Sam Bankman-Fried Ran FTX as His ‘Personal Fiefdom,’ Lawyers Say

FTX founder and former CEO Sam Bankman-Fried ran his company like a “personal fiefdom,” lawyers for the failed cryptocurrency exchange say.

FTX’s legal team made the statement in a Wilmington, Delaware bankruptcy court on Tuesday.

The comment came during the first bankruptcy hearing for the collapsed crypto exchange.

The company was one of the biggest cryptocurrency exchanges in the world before it imploded in disgrace.

The hearing was live-streamed on both YouTube and Zoom.

FTX filed for Chapter 11 bankruptcy in the United States on Nov. 11 after facing a liquidity crisis.

A potential rescue deal by larger rival Binance was ultimately abandoned and traders swiftly pulled billions from the platform.

According to a November 16 court filing, FTX is reported to have a $1.24 billion cash balance.

$751 million of that balance is held in debtor entities, with the remaining $488 million held with non-debtor entities.

That is substantially less than the $3.1 billion the company owes to its more than 1 million creditors, including $500 million owed to its top three creditors alone.

Slay the latest News for free!

We don’t spam! Read our privacy policy for more info.

At least 100 firms are part of the bankruptcy proceedings.

“You have witnessed probably one of the most abrupt and difficult collapses in the history of corporate America,” James Bromley, an attorney representing FTX, told the court during the company’s bankruptcy hearing on Tuesday.

The lawyer stated that FTX, which was once valued at $32 billion after raising $400 million from investors, “was in the control of a small group of inexperienced and unsophisticated individuals, and unfortunately, the evidence seems to indicate that some or all of them are also compromised individuals.”

“What we have here is a worldwide, international organization, but which was run as a personal fiefdom of Sam Bankman-Fried,” Bromley added.

Bankman-Fried stepped down as CEO of the collapsed cryptocurrency exchange earlier this month after admitting that he had “[expletive] up,” citing many mistakes, including underestimating the margin on users’ accounts.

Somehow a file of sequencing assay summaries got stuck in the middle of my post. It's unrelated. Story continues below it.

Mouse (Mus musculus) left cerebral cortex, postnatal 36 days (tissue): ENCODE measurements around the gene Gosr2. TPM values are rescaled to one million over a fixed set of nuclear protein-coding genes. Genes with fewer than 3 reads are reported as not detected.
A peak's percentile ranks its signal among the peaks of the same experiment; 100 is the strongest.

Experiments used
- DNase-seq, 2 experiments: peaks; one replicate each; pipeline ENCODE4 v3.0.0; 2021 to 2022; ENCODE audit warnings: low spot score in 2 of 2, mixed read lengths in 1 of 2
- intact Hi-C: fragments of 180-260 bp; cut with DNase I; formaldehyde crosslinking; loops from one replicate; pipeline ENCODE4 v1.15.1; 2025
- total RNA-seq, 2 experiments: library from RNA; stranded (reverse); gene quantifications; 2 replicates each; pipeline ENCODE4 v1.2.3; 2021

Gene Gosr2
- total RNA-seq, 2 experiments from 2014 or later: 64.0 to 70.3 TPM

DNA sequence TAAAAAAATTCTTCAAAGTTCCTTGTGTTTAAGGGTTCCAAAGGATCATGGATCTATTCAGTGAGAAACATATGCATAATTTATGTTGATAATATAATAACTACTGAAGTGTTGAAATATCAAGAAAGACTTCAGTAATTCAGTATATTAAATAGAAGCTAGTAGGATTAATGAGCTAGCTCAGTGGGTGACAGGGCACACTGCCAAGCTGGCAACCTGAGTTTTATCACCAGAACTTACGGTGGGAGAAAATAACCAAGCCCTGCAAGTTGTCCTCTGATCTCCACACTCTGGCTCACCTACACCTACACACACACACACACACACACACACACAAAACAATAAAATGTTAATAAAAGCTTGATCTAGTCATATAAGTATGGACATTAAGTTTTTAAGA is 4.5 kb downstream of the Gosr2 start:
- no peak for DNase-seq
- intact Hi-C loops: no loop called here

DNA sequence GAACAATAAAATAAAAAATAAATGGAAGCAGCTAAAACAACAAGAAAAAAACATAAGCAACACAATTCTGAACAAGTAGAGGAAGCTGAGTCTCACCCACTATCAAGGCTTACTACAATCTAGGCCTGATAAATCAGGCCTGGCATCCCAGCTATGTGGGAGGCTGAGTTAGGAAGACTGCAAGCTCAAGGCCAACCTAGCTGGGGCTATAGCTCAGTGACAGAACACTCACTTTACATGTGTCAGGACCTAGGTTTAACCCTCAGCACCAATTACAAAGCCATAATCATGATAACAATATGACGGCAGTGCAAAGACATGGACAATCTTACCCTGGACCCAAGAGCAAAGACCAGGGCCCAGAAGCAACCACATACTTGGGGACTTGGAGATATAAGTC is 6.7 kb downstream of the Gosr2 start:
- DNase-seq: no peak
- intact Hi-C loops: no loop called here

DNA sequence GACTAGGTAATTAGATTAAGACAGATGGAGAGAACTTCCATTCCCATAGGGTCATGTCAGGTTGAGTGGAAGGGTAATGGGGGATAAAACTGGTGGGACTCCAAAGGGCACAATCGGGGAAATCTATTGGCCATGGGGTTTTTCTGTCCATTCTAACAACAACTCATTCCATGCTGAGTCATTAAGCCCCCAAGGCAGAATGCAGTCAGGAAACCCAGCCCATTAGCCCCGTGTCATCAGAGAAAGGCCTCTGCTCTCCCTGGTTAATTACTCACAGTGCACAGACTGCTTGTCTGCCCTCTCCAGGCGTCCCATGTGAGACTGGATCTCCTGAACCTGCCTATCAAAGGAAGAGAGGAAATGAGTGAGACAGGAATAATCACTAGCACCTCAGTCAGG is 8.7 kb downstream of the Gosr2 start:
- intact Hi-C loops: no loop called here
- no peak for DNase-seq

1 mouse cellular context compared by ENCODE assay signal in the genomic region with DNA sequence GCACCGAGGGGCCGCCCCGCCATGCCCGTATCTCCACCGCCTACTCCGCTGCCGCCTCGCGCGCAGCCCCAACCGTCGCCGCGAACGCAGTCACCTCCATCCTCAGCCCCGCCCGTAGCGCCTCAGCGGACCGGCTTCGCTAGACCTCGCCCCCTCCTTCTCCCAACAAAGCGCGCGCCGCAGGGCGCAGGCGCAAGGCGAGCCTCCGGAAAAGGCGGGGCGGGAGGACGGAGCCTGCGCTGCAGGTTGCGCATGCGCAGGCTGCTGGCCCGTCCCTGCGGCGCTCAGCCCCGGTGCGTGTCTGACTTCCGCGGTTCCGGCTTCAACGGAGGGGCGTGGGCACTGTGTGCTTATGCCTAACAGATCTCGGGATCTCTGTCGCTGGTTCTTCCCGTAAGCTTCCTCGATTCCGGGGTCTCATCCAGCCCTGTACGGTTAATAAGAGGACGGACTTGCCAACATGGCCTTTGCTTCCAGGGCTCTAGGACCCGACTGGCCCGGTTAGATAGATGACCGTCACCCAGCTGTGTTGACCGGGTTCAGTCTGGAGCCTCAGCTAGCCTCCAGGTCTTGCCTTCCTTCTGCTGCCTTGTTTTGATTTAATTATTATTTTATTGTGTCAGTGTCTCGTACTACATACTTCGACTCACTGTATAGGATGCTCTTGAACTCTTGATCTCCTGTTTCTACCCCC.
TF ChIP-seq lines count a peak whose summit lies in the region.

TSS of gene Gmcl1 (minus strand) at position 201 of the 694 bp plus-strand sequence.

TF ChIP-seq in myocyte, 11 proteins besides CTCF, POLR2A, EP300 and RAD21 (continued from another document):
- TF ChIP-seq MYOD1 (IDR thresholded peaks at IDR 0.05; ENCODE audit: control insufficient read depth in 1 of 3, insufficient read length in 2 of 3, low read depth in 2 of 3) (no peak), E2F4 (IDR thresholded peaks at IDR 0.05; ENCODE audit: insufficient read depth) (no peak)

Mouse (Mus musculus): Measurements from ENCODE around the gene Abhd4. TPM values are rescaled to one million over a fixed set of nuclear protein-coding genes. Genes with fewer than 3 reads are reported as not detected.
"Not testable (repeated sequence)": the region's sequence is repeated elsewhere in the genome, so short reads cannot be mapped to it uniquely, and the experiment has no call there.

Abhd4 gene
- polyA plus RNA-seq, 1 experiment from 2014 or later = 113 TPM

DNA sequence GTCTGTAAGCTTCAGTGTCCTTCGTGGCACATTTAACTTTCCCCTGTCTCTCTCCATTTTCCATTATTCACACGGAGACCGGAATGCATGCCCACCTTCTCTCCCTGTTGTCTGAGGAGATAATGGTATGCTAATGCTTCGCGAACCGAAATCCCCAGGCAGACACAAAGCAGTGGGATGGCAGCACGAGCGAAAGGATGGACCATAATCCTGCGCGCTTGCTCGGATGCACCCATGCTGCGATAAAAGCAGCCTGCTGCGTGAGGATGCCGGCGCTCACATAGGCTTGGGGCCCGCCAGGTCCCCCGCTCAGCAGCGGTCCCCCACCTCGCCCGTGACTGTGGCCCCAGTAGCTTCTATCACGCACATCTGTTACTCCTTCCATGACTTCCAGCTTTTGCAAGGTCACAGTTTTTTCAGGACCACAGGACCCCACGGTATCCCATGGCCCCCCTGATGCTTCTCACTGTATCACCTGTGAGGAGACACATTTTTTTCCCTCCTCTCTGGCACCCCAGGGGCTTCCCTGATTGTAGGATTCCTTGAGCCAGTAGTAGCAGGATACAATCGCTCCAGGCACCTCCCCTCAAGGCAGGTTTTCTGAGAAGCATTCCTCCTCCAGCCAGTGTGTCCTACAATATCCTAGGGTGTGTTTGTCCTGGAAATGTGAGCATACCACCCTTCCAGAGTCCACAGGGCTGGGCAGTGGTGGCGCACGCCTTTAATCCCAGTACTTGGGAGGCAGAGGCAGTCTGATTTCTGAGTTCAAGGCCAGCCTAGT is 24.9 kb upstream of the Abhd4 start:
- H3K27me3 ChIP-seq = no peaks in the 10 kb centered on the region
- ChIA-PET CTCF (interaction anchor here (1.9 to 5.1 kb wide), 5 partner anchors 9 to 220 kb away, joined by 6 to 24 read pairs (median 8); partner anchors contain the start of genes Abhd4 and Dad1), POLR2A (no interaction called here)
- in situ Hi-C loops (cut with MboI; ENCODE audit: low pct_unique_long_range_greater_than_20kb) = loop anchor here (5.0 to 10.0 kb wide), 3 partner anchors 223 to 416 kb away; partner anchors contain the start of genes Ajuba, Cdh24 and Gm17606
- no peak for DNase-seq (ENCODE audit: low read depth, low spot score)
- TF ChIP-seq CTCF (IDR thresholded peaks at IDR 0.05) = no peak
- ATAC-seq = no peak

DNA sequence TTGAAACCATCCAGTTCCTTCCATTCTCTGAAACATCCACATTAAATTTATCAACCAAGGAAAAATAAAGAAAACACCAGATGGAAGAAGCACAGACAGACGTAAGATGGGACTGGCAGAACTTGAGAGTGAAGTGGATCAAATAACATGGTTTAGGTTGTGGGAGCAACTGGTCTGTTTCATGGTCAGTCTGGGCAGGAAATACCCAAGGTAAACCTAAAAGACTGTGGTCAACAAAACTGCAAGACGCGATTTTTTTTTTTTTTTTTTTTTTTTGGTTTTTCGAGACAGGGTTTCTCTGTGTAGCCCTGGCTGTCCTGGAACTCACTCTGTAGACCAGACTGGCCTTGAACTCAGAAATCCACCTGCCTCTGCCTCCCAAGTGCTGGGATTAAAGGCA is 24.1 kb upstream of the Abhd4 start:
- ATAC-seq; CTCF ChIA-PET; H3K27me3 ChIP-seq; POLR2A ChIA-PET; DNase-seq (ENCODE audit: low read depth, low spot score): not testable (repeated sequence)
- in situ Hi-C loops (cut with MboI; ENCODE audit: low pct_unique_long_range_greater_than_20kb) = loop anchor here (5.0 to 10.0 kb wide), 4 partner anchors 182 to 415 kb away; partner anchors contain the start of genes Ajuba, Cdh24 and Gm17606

“I’m sorry,” he wrote on Twitter.

“That’s the biggest thing.

“It’s on me that we ended up there in the first place.”

Following its downfall, FTX has been led by new CEO John Ray.

Ray is being paid $1,300 an hour, according to documents filed in the Delaware bankruptcy court.

In court papers earlier this month filed in support of petitions for FTX’s Chapter 11 bankruptcy, Ray accused FTX of mismanagement, stating that never in his entire 40-year career has he seen “such a complete failure of corporate controls and such a complete absence of trustworthy financial information as occurred here.”

“From compromised systems integrity and faulty regulatory oversight abroad to the concentration of control in the hands of a very small group of inexperienced, unsophisticated, and potentially compromised individuals, this situation is unprecedented,” he wrote.

Lawyers for the company on Tuesday noted that FTX is still battling with ongoing issues including hacks and an estimated over $1 billion in missing assets.

Earlier this week, Reuters, citing official property records, reported that Bankman-Fried’s FTX, his parents, and senior executives of the company purchased at least 19 properties worth nearly $121 million—including luxury beachfront homes and condominiums in an expensive resort community—in the Bahamas over the past two years.

It is unclear what sources were used to finance the purchases.

Share this:

join telegram

READERS' POLL

Who is the best president?

By completing this poll, you gain access to our free newsletter. Unsubscribe at any time.

By Nick R. Hamilton

Nick has a broad background in journalism, business, and technology. He covers news on cryptocurrency, traditional assets, and economic markets.

0 0 votes
Article Rating
Subscribe
Notify of
guest
0 Comments
Inline Feedbacks
View all comments
0
Would love your thoughts, please comment.x
()
x